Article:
Tour of Museums
Click on a building to see more information
Search the list by keyword:
Email | Print this page

Page 3 of 22     Go to page: [<< Prev] 1  2  3  4  5  6  7  8  9 10 11 12 13 14 15 16 17 18 19 20 21 22 [Next >>]
Mount Joy School House 99

Wheelchair Accessable
Community Markham
Year Constructed:  1907
Address: 9350 Highway 48
Connected with a walkway from Alexander Hunter Place, Historical & Architectural Significance prepared by Marie Jones, January 2004
The Markham Museum and Historic Village is located on the original site of the Mount Joy Public School. The Town of Markham purchased the Edwardian style school building, built in 1907, in 1969 to house the Markham Museum. The surrounding 25 acre Historic Village showcases more than 20 historic buildings, dating from 1820 to 1910. Visitors can tour Markham’s oldest church, a sawmill, general store, early blacksmith’s shop and homes from different periods.

The Mount Joy Schoolhouse is located on the east half of Lot 16, Concession 7 on property which was originally granted to Alexander Hunter in 1845. Markham Township was divided into 23 school section with one schoolhouse for each section. Designated as school section 16, the present school building was constructed in 1907. It was constructed to replace an earlier school, which was located south of the newly purchased lot, at the north end of Daniel Strickler’s original 50 acre parcel. The Mount Joy schoolhouse exists on its original site, and appears to have been constructed to support the increased population in the Mount Joy area. This large elementary schoolhouse was used until 1969 for its original purpose as a school and was the purchased by the Town of Markham for use as a museum. The Museum opened in 1971.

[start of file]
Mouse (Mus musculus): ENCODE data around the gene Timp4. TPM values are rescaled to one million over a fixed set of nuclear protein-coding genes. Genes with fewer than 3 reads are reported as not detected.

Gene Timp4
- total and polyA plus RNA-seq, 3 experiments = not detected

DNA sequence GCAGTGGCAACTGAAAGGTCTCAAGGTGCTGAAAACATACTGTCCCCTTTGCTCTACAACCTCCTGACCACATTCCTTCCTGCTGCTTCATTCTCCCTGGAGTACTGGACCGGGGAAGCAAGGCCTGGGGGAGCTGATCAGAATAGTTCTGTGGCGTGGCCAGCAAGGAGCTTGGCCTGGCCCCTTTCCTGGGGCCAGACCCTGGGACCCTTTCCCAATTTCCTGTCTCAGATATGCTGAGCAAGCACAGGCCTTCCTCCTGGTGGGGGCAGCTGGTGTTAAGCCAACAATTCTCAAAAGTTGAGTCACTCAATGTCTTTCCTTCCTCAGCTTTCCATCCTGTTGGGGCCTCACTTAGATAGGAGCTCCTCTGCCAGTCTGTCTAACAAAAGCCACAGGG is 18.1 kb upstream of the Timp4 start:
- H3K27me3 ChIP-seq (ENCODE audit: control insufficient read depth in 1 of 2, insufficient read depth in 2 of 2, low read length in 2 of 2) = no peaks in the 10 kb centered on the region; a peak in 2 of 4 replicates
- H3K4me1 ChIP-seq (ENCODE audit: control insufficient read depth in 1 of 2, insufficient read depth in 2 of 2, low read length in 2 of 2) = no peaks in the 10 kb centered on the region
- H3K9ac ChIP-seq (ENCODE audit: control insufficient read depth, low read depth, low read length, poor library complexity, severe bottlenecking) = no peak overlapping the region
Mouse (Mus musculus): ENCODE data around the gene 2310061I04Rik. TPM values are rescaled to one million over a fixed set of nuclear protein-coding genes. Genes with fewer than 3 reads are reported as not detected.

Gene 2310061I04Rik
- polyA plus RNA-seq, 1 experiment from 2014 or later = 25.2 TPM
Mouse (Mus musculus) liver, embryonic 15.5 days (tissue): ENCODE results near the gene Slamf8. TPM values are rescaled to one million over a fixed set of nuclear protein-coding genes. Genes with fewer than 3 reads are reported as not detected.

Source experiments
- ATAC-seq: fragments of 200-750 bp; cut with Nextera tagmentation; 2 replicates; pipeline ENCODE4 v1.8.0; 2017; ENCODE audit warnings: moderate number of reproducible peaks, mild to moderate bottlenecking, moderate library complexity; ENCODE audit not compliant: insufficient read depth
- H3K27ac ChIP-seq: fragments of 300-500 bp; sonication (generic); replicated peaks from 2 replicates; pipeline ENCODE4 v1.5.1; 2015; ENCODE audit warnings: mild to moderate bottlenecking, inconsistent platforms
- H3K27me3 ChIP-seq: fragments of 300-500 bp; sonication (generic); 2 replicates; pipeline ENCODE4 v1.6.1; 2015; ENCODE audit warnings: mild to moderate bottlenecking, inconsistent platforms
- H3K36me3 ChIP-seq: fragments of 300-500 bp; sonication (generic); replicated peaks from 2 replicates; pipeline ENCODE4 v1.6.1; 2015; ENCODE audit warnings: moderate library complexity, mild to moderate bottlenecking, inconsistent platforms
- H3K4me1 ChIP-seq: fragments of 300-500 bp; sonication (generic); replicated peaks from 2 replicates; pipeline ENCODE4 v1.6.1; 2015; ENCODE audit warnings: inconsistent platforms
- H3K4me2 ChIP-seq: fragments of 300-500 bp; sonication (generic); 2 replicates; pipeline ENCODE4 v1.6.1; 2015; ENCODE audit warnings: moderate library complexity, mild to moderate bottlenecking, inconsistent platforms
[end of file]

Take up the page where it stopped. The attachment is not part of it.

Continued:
Architectural Attributes
This large two story schoolhouse is based on an irregular plan 3 bays x 3 bays. Built in 1907 the red brick structure is Edwardian in style with a medium pitch hip roof having a prominent tower at the front north side. The 1 over 1 windows are rectangular and have stone lug sills and lintels. The original front entrance was offset right and set back from where it is today. A small one story addition was added to the front of the building sometime in the early 1980’s which has lowered the entranceway to ground level. In 1976 a two story addition was added to the north elevation to allow for office space and washroom facilities for museum use.

Go to page: [<< Prev] 1  2  3  4  5  6  7  8  9 10 11 12 13 14 15 16 17 18 19 20 21 22 [Next >>]